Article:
Recessions hit poor the hardest

Posted on July 18, 2008 in Debates, Governance Debates, Social Security Debates – Opinion – Recessions hit poor the hardest
July 18, 2008. Carol Goar

Canada has been through seven recessions since 1950. It looks as if we’re heading for an eighth.

Past contractions have varied greatly in length and severity. Some have been highly localized, others have been all encompassing. Some have destroyed governments, others have scarcely registered on the political scale.

Despite this variation, they’ve all had one thing in common: The poor have fared worse than the rich.

That is not to say upper-income Canadians have been spared. Some investors have taken a bath. Some homeowners have watched their equity melt. Some managers have had to change careers.

But, for the most part, people with low-paying jobs have suffered most. Their paycheque is their lifeline. When that is cut, they have nothing to fall back on.

“Income polarization always gets worse during recessions,” says Armine Yalnizyan, senior economist for the Inequality Project at the Canadian Centre for Policy Alternatives.

Only once – in the aftermath of the Great Depression – did more egalitarian forces take hold. In the mid-20th century, Canada experienced a remarkable expansion of the middle class and an across-the-board increase in living standards.

But most historians attribute that to World War II, not the economic collapse that preceded it.

The war, for all its destruction, provided work for more than 1 million military recruits. It pressed Canadian factories into service to produce munitions and supplies. And it induced Ottawa to offer training, land settlements and jobs building public infrastructure to returning troops.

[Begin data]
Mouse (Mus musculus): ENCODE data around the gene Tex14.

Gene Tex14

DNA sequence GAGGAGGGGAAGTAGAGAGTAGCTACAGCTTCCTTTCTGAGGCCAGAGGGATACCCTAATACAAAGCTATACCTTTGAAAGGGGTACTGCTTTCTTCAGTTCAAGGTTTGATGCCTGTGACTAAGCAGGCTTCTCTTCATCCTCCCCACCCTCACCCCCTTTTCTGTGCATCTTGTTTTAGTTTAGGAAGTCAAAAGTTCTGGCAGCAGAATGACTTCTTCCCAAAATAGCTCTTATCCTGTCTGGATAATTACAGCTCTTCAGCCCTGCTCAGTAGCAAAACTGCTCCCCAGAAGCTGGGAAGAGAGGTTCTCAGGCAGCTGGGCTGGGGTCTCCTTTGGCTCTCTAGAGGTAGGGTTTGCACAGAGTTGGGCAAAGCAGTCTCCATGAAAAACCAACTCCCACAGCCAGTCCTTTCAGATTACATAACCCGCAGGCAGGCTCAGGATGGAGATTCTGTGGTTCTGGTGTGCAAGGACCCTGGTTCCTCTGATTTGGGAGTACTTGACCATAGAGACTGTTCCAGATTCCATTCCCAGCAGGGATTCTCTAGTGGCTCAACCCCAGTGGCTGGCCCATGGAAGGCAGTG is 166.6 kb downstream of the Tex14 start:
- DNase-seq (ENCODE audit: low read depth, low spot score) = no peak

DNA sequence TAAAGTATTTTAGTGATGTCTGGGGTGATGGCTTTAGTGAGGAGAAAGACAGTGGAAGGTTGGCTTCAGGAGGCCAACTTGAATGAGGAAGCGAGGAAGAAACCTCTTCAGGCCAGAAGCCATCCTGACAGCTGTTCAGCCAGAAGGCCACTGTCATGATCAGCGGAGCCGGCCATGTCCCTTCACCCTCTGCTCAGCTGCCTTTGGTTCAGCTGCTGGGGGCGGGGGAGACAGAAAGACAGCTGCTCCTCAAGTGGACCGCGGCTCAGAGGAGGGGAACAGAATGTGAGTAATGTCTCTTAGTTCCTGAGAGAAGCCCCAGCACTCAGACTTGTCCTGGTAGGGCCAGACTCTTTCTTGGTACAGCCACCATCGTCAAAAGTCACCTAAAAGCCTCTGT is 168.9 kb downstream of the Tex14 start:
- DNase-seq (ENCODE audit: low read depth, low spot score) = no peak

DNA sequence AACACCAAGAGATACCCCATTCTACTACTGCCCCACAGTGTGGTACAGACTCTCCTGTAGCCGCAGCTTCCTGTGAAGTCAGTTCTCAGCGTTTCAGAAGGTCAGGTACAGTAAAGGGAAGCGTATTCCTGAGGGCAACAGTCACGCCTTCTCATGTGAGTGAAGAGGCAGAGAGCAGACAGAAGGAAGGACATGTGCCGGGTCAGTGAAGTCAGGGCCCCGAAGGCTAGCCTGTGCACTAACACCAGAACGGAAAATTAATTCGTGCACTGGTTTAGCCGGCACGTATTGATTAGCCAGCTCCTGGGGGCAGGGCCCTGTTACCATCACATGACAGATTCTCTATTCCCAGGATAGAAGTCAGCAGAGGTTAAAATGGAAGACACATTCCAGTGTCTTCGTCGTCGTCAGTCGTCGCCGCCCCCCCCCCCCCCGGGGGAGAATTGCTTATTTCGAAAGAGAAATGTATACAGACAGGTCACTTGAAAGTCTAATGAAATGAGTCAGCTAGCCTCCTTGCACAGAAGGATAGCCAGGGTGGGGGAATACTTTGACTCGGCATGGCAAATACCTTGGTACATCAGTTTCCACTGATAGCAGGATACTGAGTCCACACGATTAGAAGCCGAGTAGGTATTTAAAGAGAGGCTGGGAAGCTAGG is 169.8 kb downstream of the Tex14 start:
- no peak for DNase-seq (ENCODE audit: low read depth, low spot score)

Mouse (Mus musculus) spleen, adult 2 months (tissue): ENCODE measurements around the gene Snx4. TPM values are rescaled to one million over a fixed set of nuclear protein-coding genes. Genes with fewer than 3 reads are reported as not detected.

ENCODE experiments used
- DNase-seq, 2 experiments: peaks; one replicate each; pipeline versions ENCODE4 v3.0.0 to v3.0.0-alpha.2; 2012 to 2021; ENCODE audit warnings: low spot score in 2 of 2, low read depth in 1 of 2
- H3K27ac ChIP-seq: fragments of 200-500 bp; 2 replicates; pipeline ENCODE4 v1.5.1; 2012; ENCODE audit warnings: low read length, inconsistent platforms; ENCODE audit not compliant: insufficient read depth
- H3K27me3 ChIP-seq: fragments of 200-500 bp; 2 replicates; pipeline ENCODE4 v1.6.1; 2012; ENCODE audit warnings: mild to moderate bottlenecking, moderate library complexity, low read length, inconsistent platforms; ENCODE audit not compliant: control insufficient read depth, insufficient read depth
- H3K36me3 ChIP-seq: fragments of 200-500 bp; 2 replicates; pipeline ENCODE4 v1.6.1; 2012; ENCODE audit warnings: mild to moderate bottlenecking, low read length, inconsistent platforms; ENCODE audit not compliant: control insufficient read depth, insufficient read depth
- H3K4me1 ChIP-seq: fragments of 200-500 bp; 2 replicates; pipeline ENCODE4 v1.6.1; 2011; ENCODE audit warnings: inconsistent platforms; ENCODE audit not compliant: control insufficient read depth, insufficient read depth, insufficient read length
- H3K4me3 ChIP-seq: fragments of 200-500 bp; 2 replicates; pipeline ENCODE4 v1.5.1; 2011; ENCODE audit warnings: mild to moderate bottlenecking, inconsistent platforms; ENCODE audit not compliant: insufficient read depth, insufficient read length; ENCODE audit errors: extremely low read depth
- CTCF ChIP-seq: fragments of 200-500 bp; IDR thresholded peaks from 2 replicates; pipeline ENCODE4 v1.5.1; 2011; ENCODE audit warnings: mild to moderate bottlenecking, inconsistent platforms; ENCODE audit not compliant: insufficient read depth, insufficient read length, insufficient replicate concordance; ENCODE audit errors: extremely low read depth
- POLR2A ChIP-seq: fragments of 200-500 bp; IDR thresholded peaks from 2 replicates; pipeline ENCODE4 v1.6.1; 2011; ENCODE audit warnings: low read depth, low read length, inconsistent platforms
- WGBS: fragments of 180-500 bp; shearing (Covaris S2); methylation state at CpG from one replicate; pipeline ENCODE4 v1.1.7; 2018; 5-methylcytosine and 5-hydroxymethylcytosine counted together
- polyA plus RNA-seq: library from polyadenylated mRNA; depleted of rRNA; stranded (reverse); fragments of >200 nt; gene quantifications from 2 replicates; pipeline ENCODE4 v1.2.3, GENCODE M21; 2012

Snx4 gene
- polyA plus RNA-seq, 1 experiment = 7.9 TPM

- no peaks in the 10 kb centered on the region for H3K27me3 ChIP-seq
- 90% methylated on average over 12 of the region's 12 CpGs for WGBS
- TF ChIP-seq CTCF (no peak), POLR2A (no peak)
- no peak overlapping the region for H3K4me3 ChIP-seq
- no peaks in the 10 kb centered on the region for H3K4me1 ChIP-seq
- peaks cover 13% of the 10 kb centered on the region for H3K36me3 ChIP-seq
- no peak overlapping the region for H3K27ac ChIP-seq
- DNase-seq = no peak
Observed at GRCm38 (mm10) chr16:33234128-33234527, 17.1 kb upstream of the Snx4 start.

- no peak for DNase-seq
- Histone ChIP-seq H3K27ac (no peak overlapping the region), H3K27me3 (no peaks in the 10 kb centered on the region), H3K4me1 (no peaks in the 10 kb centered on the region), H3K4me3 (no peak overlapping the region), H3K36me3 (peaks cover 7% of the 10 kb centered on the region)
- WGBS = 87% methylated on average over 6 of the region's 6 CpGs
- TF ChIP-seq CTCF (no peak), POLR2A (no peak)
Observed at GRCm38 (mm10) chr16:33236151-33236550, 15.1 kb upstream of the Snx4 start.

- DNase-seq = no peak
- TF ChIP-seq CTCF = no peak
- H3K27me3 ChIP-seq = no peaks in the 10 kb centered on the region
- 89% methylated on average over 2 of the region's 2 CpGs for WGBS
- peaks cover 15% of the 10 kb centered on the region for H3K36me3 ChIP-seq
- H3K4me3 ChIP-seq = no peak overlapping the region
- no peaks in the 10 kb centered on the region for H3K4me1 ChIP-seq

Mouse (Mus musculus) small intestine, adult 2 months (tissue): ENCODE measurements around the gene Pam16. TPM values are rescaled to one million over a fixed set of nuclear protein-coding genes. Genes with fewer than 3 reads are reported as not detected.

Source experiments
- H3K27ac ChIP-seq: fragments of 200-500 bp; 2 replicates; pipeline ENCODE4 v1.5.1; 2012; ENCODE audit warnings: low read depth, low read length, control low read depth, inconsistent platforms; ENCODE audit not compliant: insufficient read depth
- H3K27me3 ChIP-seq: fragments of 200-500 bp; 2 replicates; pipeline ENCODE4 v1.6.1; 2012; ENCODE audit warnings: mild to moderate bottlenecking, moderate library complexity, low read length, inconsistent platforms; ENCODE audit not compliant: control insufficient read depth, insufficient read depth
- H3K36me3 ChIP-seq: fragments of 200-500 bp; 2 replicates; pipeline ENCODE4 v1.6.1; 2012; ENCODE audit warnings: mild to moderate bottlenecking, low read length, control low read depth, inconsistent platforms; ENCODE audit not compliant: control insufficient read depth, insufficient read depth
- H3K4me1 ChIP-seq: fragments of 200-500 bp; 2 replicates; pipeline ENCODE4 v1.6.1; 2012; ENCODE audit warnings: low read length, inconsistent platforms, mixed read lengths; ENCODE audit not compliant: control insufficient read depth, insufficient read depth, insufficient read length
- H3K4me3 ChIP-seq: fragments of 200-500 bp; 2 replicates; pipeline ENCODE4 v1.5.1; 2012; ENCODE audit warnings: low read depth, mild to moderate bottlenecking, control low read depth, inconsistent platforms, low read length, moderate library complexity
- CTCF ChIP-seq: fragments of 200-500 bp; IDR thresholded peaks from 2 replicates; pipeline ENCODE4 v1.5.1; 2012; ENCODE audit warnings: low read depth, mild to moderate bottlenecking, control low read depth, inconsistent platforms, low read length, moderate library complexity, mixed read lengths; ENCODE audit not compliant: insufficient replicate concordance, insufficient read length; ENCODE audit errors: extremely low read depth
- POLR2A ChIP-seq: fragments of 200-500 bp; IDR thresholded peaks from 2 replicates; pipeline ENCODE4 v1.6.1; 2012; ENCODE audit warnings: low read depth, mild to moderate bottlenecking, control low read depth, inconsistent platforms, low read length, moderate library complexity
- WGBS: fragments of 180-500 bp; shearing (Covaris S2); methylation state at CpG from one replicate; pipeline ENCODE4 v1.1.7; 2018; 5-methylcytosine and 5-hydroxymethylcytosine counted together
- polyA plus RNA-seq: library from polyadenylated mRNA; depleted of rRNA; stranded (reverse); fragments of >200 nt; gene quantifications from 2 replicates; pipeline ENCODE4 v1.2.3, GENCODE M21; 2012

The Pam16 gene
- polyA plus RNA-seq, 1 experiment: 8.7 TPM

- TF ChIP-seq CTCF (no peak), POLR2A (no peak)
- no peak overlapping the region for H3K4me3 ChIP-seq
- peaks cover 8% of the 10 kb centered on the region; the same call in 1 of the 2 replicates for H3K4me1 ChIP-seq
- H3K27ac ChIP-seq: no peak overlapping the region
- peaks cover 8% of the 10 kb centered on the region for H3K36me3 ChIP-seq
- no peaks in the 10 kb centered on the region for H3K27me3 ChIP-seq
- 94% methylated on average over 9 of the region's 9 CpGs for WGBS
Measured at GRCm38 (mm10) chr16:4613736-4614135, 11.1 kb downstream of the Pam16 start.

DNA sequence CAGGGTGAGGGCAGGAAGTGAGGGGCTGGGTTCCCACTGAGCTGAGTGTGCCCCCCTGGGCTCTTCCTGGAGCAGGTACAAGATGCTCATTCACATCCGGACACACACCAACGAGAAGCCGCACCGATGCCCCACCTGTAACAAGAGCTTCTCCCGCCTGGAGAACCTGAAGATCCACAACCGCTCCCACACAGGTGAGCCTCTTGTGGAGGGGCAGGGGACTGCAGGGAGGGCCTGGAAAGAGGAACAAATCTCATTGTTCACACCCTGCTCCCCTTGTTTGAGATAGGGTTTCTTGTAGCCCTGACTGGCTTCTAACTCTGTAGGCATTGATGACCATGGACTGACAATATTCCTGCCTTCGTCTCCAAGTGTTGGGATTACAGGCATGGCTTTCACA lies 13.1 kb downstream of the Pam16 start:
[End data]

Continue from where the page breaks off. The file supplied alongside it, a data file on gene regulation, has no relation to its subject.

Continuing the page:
Since then, every recession has widened the gap between rich and poor.

It has been 17 years since the country experienced its last one. Much has changed in that time. Welfare rates have been slashed. Employment Insurance benefits have been cut, leaving millions of workers without a safety net if they lose their job. The supply of affordable housing has dwindled. Part of the cost of social assistance has been downloaded on cash-strapped municipalities.

These developments heighten the damage potential of the coming slump. If workers with a precarious perch on the job ladder fall off, there won’t be much of a cushion. If welfare rolls swell, cities will have to chop everything from public health to social housing.

“You can be sure, in the next recession, that income disparities would widen,” Yalnizyan says.

In fact, she predicts, the polarization would be stronger than in past contractions. For the first time in the post-war era, Canada would be dealing with both a stagnant economy and a shortage of skilled labour.

That would drive up salaries at the upper end of the employment spectrum and destroy livelihoods at the bottom.

History provides several lessons for policy-makers facing hard times:

Countries with well-developed social programs weather adversity better than those that rely on market forces.

What people need and want most in a recession is work. That is why Franklin D. Roosevelt launched his New Deal, a massive public infrastructure program, at the depth of the Great Depression and governments have focused on job creation in subsequent recessions.

Sticking doggedly to a balanced-budget credo as the economic casualties mount will create deficits far more serious than a reversible financial shortfall.

Timidity is the wrong response to widespread hardship.

The prospect of Prime Minister Stephen Harper heeding any of these messages is minimal, given his belief that reducing government spending and cutting taxes cure most economic ills.

But there is a chance that Ontario Premier Dalton McGuinty, whose government is now finalizing its poverty reduction strategy, will drop his rigid no-deficit, no-tax-increase dictum and lay out a long-term plan to build affordable housing, shore up the province’s crumbling infrastructure, lower the barriers to education and invest in community development.

All the signs suggest that Canada’s manufacturing heartland is facing a wrenching structural adjustment coupled with a strong cyclical downturn. Those with skills and savings will survive. Those in need will fall further behind.

This is not the time to retreat in the battle against poverty.

This entry was posted on Friday, July 18th, 2008 at 10:49 am and is filed under Debates, Governance Debates, Social Security Debates. You can follow any responses to this entry through the RSS 2.0 feed. You can skip to the end and leave a response. Pinging is currently not allowed.

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